Architecture in Rajasthan (1200 – 1800 A.D.)

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Architecture of  Rajasthan (1200 – 1800 A.D.)

Architecture in Rajasthan represents many different types of buildings, which may broadly be classed as secular and religious. The secular buildings are of a miscellaneous order. They include towns, villages, wells, gardens, houses arid palaces. All these kinds of buildings were meant for public and civic purposes. The forts are also included in secular buildings, though they were used for, defense and military purposes. The buildings of religious nature consist of three kinds – The Temples, The Mosques and the Tombs. Taking the secular structure first, it should be noted that it comprises a large series of buildings so varied that no specific description is possible, and they will therefore be dealt within their individual capacity or in group as the case may be.



The villages in Rajasthan were planned according to the natural topography of different kinds. In hilly regions of villages clung to hill tops or dispersed over the upland areas. In plains the villages grew up near rivers or springs. In this category the villages like Hurra, Malpura, Ropa etc. may be included. In desert areas of Bikaner and Jaisalmer villages were planned in a scattered state and laid far apart in small groups with water facilities. The huts were made out of mud thatched with straw. They usually had no windows. The entrance door was low and simple. The houses of well-to-do farmers and artisans of large villages consisted of one or one or two rooms with a verandah in front, roofed with tiles, and having a wide courtyard with on big entrance door.


Town Planning

Though Rajasthan was essentially rural, there were also towns, scattered here and there. These towns were little more than large villages which grew into townships by virtue of their dimension and increased population. According to the tradition of town-planning they were well-protected by strong walls and hills. They were also divided into wards and the wards were connected by narrow streets and lanes. The temples, wells, gardens and imposing palaces also formed the parts of the towns. Again, according to the principles of town-planning the main road of the towns should have shops of dealers in cloths, armaments, Jewellery, betel, fruits, flowers, garlands etc. on both side.

The town of Amber, which flourished about the 10 century A.D. to the 17th century A.D., retains the glimpses of early mediaeval towns of Rajasthan. The account of Jaisalmer preserved in the Jaisal Gazal of the 18th century shows that there were shops of stock and exchange in the central part of the town. Ajmer, which was a flourishing town from the 17th century onward, had wide streets, spacious temples, deep wells and lake. The major improvement of Ajmer goes to Akbar’s time who enclosed the city with strong ramparts and a moat. The contemporary accounts show that by the close our period of study Jodhpur grew up into a good township by the construction of several roads, bazaars, temples, wells and reservoirs. Bikaner also developed as a big town consisting of town wall, palaces, forts, bazaars, temples etc. The town of Udaipur, according to the contemporary writings, had long streets interconnected with lanes each specializing in some trade and craft. It had also several lakes, places and gardens within and outside the town. The city of Jaipur is famous in the world for its wonderful town-planning.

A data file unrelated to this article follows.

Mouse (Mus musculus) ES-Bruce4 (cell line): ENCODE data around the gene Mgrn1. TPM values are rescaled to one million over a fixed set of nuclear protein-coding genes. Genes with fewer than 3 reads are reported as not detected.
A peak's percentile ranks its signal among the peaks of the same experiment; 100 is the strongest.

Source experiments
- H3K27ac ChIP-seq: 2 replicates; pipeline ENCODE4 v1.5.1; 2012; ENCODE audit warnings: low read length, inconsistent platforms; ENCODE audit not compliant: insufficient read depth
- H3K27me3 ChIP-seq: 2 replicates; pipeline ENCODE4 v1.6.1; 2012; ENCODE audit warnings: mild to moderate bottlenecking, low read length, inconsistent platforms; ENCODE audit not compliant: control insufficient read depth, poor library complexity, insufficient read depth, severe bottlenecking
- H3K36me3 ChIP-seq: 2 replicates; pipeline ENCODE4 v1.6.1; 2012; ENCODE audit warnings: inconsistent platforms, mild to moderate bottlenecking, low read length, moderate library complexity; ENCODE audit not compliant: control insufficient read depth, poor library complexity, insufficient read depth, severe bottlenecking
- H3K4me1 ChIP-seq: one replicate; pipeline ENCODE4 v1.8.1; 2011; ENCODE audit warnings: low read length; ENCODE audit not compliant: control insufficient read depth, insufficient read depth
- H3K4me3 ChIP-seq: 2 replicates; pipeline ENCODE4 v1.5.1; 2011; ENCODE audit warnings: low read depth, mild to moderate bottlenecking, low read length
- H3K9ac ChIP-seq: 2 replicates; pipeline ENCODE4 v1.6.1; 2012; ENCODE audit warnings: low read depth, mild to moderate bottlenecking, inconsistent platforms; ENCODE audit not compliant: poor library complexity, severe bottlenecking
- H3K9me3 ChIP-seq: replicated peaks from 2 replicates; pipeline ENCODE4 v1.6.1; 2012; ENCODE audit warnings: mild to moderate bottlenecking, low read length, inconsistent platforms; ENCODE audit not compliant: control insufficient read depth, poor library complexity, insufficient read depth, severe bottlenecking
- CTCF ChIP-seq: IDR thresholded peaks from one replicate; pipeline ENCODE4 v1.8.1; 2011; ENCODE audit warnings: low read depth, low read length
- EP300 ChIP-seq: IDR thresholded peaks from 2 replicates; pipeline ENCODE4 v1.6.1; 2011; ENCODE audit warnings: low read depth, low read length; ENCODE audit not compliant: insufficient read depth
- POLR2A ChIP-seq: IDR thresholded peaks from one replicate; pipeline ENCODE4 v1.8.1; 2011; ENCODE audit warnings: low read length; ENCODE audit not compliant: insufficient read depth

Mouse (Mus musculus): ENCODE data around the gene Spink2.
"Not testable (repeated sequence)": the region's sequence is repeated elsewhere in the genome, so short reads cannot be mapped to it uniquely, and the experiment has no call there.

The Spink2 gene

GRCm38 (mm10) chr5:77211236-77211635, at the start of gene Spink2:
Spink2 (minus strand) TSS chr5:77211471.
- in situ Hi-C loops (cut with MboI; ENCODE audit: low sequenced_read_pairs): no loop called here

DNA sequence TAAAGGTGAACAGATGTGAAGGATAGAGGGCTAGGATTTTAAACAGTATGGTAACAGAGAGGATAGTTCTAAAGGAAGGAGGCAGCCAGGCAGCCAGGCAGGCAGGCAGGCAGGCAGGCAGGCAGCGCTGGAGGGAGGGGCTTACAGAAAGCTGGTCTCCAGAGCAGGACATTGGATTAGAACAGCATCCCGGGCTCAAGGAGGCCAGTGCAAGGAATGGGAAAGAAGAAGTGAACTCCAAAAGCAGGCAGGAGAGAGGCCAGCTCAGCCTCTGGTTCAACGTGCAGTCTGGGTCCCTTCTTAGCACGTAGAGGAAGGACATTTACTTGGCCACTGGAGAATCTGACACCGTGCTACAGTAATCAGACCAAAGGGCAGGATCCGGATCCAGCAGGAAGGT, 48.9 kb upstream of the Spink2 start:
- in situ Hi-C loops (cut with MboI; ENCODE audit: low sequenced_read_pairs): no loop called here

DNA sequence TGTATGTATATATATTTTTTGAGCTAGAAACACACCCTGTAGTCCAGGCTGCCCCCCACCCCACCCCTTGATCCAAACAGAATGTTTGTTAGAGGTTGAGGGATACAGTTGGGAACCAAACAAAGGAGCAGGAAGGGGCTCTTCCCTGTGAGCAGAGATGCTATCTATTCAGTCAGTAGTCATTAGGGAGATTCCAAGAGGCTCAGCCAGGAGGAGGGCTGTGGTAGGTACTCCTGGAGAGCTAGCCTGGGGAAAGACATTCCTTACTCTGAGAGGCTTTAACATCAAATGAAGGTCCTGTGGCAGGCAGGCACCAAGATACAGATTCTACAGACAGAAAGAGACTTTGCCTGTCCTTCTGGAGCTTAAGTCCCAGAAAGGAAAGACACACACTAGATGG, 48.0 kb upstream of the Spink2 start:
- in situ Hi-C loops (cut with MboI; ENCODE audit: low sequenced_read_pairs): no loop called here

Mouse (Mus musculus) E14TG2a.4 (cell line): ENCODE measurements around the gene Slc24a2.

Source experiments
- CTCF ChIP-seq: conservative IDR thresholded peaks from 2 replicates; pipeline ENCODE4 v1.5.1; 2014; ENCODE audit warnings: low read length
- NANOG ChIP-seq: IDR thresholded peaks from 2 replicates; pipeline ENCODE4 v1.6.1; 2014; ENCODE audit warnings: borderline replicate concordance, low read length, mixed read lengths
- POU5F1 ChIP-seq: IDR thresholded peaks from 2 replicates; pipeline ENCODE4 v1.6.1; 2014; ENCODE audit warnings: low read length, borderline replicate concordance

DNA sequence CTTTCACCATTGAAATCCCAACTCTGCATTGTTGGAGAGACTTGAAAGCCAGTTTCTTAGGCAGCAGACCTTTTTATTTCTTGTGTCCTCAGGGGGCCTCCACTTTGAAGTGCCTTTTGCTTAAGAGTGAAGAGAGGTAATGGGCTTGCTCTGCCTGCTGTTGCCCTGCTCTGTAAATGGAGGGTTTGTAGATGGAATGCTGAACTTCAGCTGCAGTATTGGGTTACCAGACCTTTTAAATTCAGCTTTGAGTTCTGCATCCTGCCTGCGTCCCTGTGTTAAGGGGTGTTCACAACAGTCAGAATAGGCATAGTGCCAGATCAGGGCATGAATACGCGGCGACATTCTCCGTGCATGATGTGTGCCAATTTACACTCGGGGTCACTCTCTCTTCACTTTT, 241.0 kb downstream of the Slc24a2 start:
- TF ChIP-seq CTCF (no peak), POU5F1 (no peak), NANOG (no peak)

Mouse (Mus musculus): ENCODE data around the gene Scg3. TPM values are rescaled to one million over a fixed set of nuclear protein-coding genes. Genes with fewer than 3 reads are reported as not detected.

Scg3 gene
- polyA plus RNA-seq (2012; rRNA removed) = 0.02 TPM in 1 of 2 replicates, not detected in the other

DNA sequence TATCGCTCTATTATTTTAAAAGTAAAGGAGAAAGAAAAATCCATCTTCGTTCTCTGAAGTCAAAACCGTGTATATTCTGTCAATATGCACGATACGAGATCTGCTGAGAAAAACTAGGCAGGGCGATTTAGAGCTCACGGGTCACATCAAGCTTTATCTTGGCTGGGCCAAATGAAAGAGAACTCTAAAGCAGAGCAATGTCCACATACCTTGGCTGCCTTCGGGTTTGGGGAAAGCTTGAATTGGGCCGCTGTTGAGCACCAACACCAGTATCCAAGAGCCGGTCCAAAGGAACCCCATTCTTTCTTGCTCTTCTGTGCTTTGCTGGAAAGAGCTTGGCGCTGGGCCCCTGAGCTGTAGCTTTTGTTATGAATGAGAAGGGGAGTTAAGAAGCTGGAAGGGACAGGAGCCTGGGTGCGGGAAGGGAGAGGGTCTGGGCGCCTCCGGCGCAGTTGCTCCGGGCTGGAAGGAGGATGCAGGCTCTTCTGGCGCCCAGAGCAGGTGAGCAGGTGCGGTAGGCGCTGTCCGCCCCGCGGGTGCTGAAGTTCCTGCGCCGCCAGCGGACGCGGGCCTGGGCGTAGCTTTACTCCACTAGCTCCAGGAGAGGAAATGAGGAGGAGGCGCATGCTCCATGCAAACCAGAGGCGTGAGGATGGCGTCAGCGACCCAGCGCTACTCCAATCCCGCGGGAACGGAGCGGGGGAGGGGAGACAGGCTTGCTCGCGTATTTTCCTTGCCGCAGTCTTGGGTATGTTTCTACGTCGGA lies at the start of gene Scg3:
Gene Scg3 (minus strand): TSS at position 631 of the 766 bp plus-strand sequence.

Manda, a celebrated architect of Maharana Kumbha, advises the construction of the palaces either in the center of the town or on some high elevation. According to him an ideal palace should consists of male and female apartments, assembly – hall, dancing hall, treasury, store-house, kitchen, dinning-hall, a repository of aims, etc. allocated at specific spots. The Amber palaces, for example, have been so planned that it seems as if they emerged from the valley. They are in a form extensive castle on the hill with fortified palaces, swinging balconies and a long line of walls and towers. The basic plan of these palaces, with their successive courtyards, suites of two small rooms at both ends, a central hall, the verandah, narrow passages and enclosed open space in between, is typically Rajput. Moreover the capitals and the doorways with sculptured peacock, elephants men and animals are perfectly after Hindu style. The free and profuse use of colors and mirrors on the walls of apartments and on the ceilings reveal the Rajput love of bright color. The palaces of Jaisalmer, modified by subsequent generations, were surrounded by high turrets and battlements. Separate suites of male ad female, together with numerous rooms for storing and other purpose, are typically Rajput in character. “The groups of residences, the balconies, the windows and the doorways have been so exquisitely carved as to form by themselves a treasure-house of Rajput art.” “The palace of Bundi, constructed about 1342 A.D. and added and altered by generations of builders, rises above the town in pinnacled terraces on the top of a hill. Its ill-arrayed and scattered suites of rooms belong to a special type of Rajput art of the early mediaeval period.”